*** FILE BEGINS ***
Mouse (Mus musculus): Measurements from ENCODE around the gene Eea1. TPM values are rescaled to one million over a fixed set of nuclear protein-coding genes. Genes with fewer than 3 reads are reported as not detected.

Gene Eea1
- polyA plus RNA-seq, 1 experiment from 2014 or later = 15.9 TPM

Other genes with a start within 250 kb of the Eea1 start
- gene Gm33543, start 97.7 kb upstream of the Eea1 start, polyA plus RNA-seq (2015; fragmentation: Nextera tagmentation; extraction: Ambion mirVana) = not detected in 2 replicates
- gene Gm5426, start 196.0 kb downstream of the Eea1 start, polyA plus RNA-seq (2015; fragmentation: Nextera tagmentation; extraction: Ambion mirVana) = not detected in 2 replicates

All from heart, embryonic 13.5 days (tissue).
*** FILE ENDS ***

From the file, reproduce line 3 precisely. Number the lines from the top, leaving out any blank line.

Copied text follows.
- polyA plus RNA-seq, 1 experiment from 2014 or later = 15.9 TPM